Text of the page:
- Statistics in Britain 1865-1930: The Social Construction of Scientific Knowledge by Donald MacKenzie
Edinburgh, 306 pp, £12.50, April 1981, ISBN 0 85224 369 3
We are all prisoners of our backgrounds as well as slaves to our genes, and no field of science is riper for sociological investigation based on this premise than the development of biometry, and hence of much of modern statistics, from 1865 onwards. For did it not grow out of one of the Victorian reform movements, eugenics? Were not its successive leaders drawn from the same class of British society, with its capacity to disguise self-interest behind proposals for social reform, to salve its social conscience by promoting good causes at other people’s expense?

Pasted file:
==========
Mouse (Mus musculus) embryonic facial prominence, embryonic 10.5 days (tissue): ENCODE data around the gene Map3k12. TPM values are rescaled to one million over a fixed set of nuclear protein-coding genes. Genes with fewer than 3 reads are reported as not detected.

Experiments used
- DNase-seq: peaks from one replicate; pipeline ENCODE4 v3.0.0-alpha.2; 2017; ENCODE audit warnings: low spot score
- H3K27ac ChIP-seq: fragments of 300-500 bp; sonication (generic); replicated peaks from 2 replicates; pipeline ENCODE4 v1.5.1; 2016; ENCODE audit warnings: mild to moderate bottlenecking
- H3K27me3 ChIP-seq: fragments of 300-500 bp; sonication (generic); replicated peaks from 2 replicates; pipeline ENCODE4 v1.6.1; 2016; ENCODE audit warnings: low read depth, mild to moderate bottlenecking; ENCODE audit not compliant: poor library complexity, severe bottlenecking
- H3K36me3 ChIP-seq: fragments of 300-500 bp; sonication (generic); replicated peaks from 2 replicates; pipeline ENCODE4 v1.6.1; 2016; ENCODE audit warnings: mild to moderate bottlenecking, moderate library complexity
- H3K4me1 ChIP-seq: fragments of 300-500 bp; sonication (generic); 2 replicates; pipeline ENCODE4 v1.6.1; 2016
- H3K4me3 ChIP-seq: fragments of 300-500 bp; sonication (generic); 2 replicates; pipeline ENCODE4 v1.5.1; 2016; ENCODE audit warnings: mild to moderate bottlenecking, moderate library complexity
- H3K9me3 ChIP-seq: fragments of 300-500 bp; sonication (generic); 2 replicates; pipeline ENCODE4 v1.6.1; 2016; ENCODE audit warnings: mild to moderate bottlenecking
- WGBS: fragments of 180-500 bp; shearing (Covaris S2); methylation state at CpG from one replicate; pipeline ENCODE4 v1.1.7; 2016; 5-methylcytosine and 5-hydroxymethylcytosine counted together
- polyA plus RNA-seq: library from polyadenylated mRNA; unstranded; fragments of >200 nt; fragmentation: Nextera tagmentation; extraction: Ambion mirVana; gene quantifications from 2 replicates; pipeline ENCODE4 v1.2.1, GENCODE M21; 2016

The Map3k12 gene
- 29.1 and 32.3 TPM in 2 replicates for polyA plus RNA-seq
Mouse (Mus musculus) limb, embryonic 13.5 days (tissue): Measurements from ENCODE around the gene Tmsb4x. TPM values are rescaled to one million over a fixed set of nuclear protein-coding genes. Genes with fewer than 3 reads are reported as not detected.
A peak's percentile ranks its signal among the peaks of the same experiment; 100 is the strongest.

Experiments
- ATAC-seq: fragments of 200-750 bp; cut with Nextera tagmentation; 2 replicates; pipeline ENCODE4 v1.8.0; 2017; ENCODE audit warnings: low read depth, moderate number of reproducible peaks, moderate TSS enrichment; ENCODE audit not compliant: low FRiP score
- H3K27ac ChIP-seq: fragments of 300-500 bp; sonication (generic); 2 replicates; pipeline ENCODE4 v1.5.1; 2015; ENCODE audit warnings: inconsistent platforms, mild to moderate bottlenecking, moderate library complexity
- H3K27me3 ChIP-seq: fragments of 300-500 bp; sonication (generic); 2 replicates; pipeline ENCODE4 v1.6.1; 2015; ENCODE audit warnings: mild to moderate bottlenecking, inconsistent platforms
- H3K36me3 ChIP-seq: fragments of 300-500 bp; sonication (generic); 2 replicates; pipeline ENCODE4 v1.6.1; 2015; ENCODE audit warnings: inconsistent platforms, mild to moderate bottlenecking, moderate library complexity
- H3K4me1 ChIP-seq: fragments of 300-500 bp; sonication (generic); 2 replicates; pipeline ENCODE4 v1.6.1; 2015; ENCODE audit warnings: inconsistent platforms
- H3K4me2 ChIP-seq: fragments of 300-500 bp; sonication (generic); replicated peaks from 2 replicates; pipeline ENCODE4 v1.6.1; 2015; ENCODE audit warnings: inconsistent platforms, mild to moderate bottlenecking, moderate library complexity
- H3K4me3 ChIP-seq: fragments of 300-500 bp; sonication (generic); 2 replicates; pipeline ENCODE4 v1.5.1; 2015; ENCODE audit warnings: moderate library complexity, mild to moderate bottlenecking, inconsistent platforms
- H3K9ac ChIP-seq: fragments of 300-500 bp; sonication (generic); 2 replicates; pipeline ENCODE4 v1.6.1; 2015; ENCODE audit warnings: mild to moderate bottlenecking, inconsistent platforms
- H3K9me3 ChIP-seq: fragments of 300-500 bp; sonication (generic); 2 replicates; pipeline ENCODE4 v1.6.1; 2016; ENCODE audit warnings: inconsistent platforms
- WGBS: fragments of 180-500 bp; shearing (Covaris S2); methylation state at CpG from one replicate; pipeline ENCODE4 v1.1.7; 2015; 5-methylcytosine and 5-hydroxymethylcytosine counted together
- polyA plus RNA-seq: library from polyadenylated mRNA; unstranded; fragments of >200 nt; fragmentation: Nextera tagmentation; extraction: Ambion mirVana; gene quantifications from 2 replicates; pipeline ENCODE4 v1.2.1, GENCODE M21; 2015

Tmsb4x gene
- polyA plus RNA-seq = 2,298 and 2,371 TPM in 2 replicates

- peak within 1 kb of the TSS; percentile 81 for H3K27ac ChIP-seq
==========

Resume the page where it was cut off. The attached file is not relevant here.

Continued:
The full text of this book review is only available to subscribers of the London Review of Books.